Are Americans All Nationalists?

27 September 2017

Do you think America is the greatest country in the world? Even if you said no, do you implicitly believe in American exceptionalism? Do you think other countries have bigger problems and worse institutions than ours?  Do you think that developing countries are trying to "catch up" to the US? Could you never imagine moving to another country? Why?

And if so many of us do buy into American exceptionalism, is that just because government propaganda convinced us to? At whose expense does American exceptionalism come at?

A recent article in The Guardian by Suzy Hansen discusses these gripping political questions. It's a long one, but it's worth it.

Check it out:

Comments (1)

Harold G. Neuman's picture

Harold G. Neuman

Thursday, September 28, 2017 -- 12:39 PM

The sign featured in the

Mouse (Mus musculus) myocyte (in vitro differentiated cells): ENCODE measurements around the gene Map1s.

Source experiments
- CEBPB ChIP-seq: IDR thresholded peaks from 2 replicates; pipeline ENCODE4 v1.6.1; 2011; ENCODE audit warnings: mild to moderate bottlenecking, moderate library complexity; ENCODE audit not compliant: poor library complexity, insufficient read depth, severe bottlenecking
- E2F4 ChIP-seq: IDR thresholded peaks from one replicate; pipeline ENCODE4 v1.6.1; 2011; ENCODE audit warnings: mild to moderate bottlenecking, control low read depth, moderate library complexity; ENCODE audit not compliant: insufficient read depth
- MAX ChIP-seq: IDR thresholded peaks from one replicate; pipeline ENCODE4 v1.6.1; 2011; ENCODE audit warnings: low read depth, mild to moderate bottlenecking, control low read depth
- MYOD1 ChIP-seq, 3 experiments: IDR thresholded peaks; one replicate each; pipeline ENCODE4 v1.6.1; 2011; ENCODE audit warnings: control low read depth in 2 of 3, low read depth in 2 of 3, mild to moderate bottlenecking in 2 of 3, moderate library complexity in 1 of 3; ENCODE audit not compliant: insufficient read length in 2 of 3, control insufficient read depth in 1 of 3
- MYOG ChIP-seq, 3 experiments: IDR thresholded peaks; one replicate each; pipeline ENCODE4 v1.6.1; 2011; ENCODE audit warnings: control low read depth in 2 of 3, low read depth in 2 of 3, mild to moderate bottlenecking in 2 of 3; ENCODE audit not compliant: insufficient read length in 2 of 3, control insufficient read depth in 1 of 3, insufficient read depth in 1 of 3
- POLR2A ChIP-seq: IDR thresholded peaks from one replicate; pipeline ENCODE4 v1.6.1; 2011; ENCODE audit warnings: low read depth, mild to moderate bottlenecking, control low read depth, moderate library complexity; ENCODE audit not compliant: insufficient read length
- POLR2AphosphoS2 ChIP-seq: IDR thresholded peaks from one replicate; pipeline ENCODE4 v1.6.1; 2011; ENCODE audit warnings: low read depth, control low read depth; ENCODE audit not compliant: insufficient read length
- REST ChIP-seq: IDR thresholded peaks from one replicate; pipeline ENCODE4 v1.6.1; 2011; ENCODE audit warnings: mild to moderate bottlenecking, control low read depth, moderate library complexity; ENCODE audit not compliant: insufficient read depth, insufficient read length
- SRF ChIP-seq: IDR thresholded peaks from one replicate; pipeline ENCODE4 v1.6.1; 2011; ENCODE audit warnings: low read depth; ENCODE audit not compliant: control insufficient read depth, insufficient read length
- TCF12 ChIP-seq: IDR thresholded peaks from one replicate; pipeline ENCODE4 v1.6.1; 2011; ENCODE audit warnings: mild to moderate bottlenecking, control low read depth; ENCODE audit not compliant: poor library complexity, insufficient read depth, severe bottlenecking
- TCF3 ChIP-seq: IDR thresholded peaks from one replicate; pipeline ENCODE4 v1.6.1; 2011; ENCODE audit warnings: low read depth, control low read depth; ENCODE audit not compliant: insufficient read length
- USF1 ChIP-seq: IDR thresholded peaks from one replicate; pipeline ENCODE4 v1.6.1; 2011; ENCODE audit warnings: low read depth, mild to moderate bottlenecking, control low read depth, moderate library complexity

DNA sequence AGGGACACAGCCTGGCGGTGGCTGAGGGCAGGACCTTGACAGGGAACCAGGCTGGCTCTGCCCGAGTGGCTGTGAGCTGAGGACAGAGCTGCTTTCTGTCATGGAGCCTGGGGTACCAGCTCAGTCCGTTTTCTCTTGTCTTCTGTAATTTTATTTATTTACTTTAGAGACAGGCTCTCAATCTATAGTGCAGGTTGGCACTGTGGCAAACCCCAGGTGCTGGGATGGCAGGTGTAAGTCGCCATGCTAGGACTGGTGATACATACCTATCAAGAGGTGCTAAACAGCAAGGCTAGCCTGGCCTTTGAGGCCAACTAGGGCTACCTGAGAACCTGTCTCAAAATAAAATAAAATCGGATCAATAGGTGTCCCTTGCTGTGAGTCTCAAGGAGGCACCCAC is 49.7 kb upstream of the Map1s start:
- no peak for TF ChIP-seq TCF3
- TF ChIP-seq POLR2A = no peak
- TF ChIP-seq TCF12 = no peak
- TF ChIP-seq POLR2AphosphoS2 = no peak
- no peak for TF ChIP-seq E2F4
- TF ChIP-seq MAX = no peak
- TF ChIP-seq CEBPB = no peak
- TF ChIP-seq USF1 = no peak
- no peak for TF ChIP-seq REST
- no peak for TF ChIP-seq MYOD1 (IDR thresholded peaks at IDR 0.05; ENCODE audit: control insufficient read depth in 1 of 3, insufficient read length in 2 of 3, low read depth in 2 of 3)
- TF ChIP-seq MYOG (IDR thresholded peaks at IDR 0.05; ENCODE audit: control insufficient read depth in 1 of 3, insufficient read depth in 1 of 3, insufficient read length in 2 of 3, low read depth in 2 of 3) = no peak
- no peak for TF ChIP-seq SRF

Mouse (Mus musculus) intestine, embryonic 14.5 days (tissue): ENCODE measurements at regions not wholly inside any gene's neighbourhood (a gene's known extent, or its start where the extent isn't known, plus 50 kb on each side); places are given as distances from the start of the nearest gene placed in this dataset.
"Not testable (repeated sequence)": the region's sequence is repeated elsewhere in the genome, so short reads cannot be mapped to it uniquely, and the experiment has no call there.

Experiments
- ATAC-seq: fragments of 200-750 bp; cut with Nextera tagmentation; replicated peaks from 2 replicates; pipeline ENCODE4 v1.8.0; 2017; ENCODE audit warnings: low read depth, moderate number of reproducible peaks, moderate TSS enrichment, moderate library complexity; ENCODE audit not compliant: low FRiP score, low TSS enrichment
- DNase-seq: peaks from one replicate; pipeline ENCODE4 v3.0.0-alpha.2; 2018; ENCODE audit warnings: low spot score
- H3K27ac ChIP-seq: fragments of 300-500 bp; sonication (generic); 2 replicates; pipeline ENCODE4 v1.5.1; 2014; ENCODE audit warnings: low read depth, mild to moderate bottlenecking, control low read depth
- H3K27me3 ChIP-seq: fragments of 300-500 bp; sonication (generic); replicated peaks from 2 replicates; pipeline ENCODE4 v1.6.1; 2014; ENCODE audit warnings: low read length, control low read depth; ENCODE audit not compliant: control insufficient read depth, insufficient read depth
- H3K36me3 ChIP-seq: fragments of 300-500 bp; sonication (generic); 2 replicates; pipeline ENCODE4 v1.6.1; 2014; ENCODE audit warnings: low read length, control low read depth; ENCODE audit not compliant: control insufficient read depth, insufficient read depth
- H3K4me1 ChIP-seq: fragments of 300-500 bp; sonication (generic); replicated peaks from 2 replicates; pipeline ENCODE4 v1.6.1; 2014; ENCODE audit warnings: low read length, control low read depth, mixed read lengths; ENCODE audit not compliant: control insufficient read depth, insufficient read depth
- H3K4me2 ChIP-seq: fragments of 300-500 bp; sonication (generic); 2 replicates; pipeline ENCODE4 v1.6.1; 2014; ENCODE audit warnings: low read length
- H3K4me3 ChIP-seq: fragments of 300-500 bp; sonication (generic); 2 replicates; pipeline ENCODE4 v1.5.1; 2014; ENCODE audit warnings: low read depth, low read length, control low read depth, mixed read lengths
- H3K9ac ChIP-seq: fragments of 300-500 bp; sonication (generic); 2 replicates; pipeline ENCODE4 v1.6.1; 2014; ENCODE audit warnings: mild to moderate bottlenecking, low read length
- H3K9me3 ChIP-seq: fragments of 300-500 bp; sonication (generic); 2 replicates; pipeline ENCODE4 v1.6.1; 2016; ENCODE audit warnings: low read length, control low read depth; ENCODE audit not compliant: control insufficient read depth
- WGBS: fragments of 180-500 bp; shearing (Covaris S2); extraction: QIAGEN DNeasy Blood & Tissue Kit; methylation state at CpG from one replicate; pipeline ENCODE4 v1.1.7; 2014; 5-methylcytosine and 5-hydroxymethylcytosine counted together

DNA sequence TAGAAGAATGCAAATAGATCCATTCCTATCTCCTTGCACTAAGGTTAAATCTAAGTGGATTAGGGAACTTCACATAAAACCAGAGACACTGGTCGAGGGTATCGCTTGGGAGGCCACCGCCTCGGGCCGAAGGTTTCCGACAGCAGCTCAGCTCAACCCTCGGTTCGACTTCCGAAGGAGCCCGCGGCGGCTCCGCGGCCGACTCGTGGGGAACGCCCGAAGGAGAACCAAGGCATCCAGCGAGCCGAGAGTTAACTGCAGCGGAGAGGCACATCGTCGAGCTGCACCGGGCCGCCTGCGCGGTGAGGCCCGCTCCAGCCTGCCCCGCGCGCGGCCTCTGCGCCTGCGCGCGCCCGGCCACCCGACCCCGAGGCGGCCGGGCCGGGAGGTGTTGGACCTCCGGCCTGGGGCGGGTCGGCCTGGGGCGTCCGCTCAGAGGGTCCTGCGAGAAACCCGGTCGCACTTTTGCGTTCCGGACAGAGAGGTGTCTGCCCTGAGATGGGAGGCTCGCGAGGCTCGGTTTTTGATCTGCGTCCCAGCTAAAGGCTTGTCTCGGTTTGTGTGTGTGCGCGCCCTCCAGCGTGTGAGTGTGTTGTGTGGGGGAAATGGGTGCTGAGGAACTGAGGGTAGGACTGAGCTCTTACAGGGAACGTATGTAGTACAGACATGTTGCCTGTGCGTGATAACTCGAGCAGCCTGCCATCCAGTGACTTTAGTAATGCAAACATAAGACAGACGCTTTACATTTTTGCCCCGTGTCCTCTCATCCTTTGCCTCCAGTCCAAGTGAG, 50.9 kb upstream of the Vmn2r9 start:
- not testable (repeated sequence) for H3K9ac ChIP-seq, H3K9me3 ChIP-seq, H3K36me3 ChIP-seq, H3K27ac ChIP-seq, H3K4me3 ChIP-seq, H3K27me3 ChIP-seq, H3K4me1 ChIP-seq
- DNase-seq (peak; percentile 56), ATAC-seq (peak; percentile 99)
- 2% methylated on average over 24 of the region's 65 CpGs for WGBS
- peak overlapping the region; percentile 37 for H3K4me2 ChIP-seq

The sign featured in the photograph is a sign of the times. I wonder how many folks in the region where it appeared THOUGHT about it? Sadly, these sorts of malapropisms are becoming more common, largely because people DO NOT think. America is a better place to live than most other countries. However, she has her moments. For me, one of those moments came in late 1968. Knowing intuitively that Viet Nam meant nothing to the United States and her way(s) of life, I left. About seven years later, with one parent gravely ill and another not knowing what he would do without her, I returned, under the umbrella of humanitarian parole. I have never regretted my choices, Nor have I, to my knowledge, been released from parole. It was all a lifetime ago. Believe what you may, but, American exceptionalism (as it is currently being sold) is only an artifice, not a reality. Propaganda? Maybe---with good intentions(?) Other countries have problems, but those have generally arisen because their peoples are unable to mount the means of opposition to despots and tyrants. This is neither unique nor even exceptional---it is rather commonplace and has been for centuries. America is exceptional because of her history; a few good turns of events and the determination of a few patriots who learned a whole lot about political freedom from watching Europe during the 1700s. The time was called the Enlightenment. For our forefathers (and a few mothers), it was, uh, seminal. I thought the sixties and seventies were rough times for America. They were, it seems, only an inkling of what was to come. This has happened through complacency and peeristic misdirection. Seems to me.